Superannuation in Australia has its critics for, among other things, its fees, complexity, and constant government tinkering with the rules. But even the critics would agree that super remains the most tax-effective investment vehicle for your retirement savings.
The system is designed to:
- Have lower (concessional) tax rates for contributions you and your employer make into your super fund and earnings on investments inside your fund.
- Generally, provide you with tax-free withdrawals in retirement (once you reach your preservation age and meet a condition of release).
- Super can only be accessed early (i.e., prior to your preservation age) in specific circumstances (such as if you face severe financial hardship, become permanently disabled, or are diagnosed with a terminal illness).
While the taxation of super is attractive, it is also complex. That is why it is generally worthwhile seeking independent professional advice based on your individual superannuation circumstances. However, it is still important to have a general understanding of how super is taxed in Australia to guide your decision-making.
There are three stages when super can be taxed:
1. On the way in when your contributions enter your fund.
Super contributions are generally taxed at the concessional rate of 15%. However, the tax payable depends on the type of contribution you make and the amount you earn.
2. Inside the fund, on earnings from your investments.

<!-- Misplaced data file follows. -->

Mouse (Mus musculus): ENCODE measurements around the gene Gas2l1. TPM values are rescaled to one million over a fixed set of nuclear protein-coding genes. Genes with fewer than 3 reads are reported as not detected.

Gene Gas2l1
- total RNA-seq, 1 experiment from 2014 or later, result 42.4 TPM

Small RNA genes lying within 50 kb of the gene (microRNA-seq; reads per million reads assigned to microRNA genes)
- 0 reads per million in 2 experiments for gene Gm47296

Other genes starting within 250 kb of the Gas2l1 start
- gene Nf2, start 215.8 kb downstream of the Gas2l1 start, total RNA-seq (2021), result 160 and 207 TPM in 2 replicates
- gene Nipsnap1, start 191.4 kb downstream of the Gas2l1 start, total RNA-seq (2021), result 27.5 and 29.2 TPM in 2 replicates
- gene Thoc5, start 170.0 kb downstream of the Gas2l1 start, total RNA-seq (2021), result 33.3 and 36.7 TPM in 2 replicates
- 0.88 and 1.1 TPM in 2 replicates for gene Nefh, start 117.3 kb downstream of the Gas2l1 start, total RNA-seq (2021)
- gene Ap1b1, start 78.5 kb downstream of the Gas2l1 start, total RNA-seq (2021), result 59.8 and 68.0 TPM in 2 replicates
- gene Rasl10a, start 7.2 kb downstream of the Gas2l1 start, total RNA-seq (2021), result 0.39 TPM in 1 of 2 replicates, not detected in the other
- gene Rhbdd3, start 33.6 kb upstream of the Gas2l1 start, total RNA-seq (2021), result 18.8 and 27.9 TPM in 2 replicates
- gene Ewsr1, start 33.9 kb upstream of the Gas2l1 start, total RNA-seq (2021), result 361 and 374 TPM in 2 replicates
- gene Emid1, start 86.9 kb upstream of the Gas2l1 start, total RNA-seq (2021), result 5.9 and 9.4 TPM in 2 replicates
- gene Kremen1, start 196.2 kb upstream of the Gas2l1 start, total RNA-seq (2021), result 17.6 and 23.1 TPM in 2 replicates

Your super fund investment earnings (such as interest, dividends, and rental income) are generally taxed at 15% in the accumulation phase while you are making contributions to your fund, less any allowable tax deductions or credits, such as franking credits from Australian shares under the dividend imputation system.
Franking credits are for tax a company has already paid. Super funds (including self-managed super funds) can use these credits as an offset against their taxable income.
In addition, all Australian super funds are liable to pay capital gains tax on any capital gains made on the sale of capital assets such as shares or property. The capital gain is the difference between the selling price of the asset and its cost base. This gain is taxed at 10% if the asset is held for longer than 12 months. Capital gains made on the sale of assets held for less than 12 months are taxed at 15%.
However, if your super is in the retirement phase, there is no tax on your investment earnings. There are limits to the government’s generosity though, in the form of a transfer balance cap, which limits the amount of your funds that can be transferred from the accumulation phase to the retirement phase. This cap is currently $1.6 million.
3. On the way out, when you withdraw benefits (though these are generally tax-free if you’re over 60).
When the time comes to start drawing down your super, benefits can be paid as a lump sum, an income stream, or a combination of both. As mentioned earlier in this article, this generally only happens once you have reached your preservation age and met a condition of release. If you’re aged over 60 when you access your super, withdrawals will usually be tax-free.
The bottom line
This article has explained in broad terms how super is taxed in Australia, but it’s worth keeping in mind that superannuation tax legislation is complex. You should seek independent professional advice based on your individual superannuation circumstances.
The information contained in this article is general in nature.